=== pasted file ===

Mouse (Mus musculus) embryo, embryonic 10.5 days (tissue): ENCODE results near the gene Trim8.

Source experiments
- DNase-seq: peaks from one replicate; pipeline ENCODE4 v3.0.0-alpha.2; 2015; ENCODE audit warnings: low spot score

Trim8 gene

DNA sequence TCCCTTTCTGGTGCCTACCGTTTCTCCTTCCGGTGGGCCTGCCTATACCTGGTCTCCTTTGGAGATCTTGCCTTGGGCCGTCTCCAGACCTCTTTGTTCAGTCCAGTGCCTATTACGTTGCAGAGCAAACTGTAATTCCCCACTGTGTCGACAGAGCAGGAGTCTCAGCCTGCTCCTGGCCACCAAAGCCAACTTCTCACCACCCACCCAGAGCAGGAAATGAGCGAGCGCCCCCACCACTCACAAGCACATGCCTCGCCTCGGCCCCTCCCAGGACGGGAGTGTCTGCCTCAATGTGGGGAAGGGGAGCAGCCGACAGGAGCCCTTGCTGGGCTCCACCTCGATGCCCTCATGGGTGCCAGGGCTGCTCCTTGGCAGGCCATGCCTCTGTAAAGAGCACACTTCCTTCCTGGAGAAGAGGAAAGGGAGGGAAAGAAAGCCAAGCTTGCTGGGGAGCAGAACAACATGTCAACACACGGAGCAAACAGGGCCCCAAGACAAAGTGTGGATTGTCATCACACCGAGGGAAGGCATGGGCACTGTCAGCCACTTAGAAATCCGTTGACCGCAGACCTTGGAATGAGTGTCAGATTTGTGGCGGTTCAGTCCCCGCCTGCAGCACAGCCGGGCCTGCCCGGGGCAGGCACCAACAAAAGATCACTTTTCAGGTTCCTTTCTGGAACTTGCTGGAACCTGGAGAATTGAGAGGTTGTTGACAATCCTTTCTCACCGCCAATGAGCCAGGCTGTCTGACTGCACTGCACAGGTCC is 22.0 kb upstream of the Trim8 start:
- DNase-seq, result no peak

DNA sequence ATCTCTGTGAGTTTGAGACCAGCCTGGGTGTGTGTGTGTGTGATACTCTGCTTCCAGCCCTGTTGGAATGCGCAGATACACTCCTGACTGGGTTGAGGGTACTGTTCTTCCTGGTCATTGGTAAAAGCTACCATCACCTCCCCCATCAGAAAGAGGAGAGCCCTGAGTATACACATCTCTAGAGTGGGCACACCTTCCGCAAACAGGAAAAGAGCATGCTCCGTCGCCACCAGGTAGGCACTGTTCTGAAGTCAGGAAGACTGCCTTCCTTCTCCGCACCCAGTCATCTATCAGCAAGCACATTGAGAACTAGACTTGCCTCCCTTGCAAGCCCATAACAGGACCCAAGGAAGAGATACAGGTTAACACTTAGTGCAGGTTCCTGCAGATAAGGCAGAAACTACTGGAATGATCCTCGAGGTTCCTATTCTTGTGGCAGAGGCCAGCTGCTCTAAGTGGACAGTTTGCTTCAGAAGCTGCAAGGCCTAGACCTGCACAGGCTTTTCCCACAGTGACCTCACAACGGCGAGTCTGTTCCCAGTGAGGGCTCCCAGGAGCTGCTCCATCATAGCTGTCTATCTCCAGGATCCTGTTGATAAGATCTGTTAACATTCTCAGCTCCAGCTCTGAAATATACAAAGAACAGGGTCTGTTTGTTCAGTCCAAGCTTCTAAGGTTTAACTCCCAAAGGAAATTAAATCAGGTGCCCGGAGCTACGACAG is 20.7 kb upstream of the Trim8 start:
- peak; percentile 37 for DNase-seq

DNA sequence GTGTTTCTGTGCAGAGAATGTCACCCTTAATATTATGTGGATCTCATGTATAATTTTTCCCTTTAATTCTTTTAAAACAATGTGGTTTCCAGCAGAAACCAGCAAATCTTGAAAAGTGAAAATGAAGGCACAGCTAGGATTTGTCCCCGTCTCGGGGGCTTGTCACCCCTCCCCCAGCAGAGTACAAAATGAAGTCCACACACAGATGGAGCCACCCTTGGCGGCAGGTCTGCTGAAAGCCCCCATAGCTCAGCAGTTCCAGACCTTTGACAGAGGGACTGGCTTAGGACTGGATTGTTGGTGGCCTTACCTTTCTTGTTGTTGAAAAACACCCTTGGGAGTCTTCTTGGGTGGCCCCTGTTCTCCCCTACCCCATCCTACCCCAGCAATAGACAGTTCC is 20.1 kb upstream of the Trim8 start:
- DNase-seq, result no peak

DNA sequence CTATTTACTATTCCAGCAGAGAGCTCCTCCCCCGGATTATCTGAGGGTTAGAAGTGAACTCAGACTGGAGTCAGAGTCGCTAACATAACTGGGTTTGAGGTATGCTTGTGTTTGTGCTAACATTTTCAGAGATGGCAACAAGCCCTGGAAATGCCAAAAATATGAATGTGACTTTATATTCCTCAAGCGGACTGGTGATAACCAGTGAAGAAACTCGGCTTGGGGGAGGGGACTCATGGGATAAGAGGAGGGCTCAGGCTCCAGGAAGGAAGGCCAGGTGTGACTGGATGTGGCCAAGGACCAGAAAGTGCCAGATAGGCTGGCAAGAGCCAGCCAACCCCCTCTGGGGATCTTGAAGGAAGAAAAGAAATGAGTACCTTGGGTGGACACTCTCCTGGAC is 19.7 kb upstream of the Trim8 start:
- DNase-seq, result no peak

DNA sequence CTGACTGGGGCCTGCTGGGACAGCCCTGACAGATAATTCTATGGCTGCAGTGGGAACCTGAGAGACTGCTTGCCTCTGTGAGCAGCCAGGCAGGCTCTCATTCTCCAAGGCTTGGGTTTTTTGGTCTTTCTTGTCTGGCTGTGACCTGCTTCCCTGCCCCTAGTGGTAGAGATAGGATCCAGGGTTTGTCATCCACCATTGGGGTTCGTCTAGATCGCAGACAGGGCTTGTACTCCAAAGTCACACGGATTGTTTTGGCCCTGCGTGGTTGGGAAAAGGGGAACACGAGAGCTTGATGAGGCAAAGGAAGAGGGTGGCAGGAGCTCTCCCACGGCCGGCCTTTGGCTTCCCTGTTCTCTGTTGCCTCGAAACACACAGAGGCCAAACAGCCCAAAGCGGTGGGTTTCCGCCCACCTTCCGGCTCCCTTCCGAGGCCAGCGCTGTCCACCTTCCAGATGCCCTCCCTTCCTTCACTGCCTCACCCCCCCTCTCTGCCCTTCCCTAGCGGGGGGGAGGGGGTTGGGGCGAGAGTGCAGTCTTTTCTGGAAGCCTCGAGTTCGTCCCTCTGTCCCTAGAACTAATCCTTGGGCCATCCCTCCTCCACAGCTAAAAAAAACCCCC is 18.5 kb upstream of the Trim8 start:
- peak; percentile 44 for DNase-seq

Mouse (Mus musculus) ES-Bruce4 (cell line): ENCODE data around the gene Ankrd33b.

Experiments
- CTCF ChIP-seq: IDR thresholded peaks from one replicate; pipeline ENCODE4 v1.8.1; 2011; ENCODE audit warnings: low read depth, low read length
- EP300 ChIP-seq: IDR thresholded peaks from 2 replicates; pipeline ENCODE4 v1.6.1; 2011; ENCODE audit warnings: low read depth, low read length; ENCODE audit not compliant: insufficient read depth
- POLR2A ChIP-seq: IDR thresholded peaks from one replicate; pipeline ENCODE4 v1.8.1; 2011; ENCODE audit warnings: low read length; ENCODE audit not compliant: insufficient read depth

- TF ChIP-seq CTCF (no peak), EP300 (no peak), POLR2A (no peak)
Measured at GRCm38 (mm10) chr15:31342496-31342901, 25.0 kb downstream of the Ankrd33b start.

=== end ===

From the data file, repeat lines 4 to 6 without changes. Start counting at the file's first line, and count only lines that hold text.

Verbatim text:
Trim8 gene

DNA sequence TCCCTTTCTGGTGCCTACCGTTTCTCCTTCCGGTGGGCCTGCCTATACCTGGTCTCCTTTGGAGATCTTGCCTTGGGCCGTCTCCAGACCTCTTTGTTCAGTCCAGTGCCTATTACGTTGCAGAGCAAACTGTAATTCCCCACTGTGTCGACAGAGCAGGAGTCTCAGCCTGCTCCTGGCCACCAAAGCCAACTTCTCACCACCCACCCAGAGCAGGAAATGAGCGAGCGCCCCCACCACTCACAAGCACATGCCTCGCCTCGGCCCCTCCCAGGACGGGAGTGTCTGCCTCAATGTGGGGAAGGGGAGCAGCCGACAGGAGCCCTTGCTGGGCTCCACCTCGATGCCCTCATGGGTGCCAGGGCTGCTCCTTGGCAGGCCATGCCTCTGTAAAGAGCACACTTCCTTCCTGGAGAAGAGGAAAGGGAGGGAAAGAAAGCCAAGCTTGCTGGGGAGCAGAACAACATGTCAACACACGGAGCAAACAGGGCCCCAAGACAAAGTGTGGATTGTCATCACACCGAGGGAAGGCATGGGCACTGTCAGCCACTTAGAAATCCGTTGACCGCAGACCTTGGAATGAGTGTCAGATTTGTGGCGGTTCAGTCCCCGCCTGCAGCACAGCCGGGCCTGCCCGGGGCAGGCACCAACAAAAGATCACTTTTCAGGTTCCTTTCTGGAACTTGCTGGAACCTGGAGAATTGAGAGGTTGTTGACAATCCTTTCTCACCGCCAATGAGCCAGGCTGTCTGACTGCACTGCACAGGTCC is 22.0 kb upstream of the Trim8 start:
- DNase-seq, result no peak